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Review: Rose Plays Julie – “Part family drama, part thriller, part revenge film.”

Ann Skelly as Rose in Rose Plays Julie

“I think about you all the time, the type of life you might be leading… Do you ever think about me?”

Rose (Ann Skelly) internally asks this question, facing the waves on a windy shore, to her mother.  Her biological mother.  Having been brought up in a seemingly loving adoptive home, Rose, an only child, now seeks answers about her birth mother.  Rose is a student enrolled in a Veterinary Medicine program in Dublin, where they are currently studying a unit about euthanasia.  A lecturer states that 90% of healthy euthanasias are due to bad behavioural issues, more than a little foreshadowing for what is to come.  But, now as she walks about her dorm room in contemplation, she looks at the phone number written down that will lead her on a path to discover her past.

After dialling the number for Ellen Wise (Orla Brady), she hangs up.  But the next time Rose calls she speaks, telling Ellen that she is her daughter, to whom she gave the name Julie on her birth certificate.  Ellen, on set for an acting role, is spooked and hangs up.  It was a closed adoption and she never really wanted contact.  However, Rose is spurred on by the rejection, arriving unannounced in London to try and connect with her mother.  Rose is desperate to discover herself.  She sees Julie as a separate entity, “The real me,” the person she might have been had she never been given over for adoption.

Ellen initially sees the arrival of Rose as a threat to her current life, and her other daughter Eva.  But Rose’s tenacity forces Ellen to reveal a secret she hasn’t spoken of in decades.  One that leads Rose to also discover her biological father, Peter (Aidan Gillen) under the guise of the name she was given at birth.  Posing as Julie in order to anonymously get close to him, Rose’s confrontation of her father leads her down a dark and unsettling path as she discovers things about her own past that may jeopardize her already fragile sense of self.

Rose Plays Julie is a slow burn of a film, quiet yet no less effectual. Watching Rose discover her personal history and her reaction to the reality of her origins is captivating and immersive, despite the film often subsisting on many lingering glances that become quickly unsettling.  This is largely in part to two excellent lead performances from Skelly and Brady, whose internal emotions often have to play on more subdued facial expressions.  When Rose confronts Ellen, the heartbreak that slowly passes across her face is gut-wrenching, just as Ellen’s fear is palpable.  These two actors are able to say so much without uttering a word, and it elevates this film to new levels.  Skelly, who is about to star in HBO’s new series The Nevers, will be interesting to watch as her career continues.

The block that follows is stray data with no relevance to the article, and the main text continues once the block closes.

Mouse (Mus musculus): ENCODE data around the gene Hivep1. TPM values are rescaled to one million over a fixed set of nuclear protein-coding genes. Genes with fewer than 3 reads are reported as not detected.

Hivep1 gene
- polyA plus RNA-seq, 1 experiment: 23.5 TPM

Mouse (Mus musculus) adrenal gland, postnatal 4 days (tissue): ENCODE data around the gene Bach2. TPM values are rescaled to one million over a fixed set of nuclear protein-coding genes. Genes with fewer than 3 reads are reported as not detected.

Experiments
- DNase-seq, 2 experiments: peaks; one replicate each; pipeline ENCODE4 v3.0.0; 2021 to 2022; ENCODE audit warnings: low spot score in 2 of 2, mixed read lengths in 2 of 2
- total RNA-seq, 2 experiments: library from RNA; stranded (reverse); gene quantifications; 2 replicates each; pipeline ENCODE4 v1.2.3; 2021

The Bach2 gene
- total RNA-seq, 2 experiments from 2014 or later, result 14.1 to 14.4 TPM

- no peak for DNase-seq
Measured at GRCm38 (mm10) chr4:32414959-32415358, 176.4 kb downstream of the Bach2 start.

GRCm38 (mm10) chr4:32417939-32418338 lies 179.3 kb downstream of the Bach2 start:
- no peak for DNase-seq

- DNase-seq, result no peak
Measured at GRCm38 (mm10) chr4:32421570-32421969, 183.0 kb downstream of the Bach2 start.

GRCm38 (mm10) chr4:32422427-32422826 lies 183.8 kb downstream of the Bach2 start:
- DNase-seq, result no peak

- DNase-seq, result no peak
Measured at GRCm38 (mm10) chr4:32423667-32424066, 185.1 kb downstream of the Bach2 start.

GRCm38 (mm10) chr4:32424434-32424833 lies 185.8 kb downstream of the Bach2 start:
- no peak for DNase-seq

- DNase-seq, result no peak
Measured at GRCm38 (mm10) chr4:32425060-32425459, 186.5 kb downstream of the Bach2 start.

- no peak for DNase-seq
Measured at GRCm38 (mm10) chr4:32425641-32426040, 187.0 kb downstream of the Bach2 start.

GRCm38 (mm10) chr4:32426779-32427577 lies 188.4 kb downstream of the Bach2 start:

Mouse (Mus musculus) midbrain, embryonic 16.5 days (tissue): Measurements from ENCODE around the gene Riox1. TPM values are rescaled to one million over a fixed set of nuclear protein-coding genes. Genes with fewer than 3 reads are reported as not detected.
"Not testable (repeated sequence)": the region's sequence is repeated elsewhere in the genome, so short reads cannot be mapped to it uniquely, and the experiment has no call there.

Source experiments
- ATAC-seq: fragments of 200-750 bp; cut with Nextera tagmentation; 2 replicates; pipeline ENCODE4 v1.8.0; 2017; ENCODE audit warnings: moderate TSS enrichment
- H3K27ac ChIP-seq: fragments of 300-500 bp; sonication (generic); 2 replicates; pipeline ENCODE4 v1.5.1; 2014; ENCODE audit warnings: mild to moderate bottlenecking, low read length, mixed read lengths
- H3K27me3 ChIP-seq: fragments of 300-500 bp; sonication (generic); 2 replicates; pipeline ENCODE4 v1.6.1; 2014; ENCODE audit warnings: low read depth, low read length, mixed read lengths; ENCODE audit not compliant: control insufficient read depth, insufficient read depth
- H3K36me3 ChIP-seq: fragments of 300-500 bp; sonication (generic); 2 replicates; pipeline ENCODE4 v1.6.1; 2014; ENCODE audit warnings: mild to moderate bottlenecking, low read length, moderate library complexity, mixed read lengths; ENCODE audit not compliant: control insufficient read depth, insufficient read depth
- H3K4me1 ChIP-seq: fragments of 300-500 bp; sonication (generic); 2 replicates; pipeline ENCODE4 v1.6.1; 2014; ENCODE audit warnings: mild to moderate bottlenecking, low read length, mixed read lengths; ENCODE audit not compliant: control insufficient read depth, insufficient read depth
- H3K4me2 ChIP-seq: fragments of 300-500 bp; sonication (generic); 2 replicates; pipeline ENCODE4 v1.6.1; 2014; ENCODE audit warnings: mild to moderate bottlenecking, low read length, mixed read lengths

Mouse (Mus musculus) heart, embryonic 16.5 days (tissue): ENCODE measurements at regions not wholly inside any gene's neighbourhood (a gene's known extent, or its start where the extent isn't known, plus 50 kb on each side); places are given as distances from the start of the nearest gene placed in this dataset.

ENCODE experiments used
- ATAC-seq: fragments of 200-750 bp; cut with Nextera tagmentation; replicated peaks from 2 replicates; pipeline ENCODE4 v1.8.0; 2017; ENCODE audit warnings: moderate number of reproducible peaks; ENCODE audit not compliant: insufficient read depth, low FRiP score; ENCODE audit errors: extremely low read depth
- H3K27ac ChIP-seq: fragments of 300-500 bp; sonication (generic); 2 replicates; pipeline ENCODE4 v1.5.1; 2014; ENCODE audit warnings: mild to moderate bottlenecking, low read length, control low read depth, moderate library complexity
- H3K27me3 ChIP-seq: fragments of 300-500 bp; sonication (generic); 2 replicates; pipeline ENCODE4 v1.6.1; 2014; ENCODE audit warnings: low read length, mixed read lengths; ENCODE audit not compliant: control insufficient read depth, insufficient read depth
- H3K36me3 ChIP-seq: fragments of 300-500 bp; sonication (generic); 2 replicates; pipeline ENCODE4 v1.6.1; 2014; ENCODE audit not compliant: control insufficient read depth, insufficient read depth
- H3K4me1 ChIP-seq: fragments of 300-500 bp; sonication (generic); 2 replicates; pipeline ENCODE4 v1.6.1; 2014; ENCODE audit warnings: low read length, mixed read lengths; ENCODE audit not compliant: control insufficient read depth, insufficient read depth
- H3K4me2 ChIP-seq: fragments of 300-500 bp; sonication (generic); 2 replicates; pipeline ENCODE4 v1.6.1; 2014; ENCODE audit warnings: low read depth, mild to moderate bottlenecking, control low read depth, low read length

Writers and directors Joe Lawlor and Christine Molloy have created a movie part family drama, part thriller, part revenge film.  In doing so in this subtle and contemplative way, they prove that none of those need to be grandiose or loud to be powerful.  Though there are a few plot elements that are never quite explored (for example, Rose is on medication that is never really discussed, is Ellen similarly afflicted?) overall this is a well-crafted thriller that while often cold and sometimes eerie in its visuals, still finds connection.

If you are adopted, the decision to try and find your birth parents is a very personal one.  For Rose, it was a necessity, a way for her to merge the identities of both herself as well as the person she thought she might have been.  However, opening that Pandora’s box changes her life in many unpredictable ways.  It’s clearly not going to be everyone’s story, but the themes of identity, belonging and trauma are universal.  Rose Plays Julie asks a question that so many of us wonder about ourselves, and that all of these characters need answered (one is literally asked on a post-it note), “Who are you?”

Rose Plays Julie is available on VOD and digital platforms March 19th.

Note for those sensitive to animal scenes that while there are sequences where animal euthanasia is inferred it is never directly depicted, but there is one clinical dissection of a cow, and a violent killing of a deer that may be disturbing to some.  

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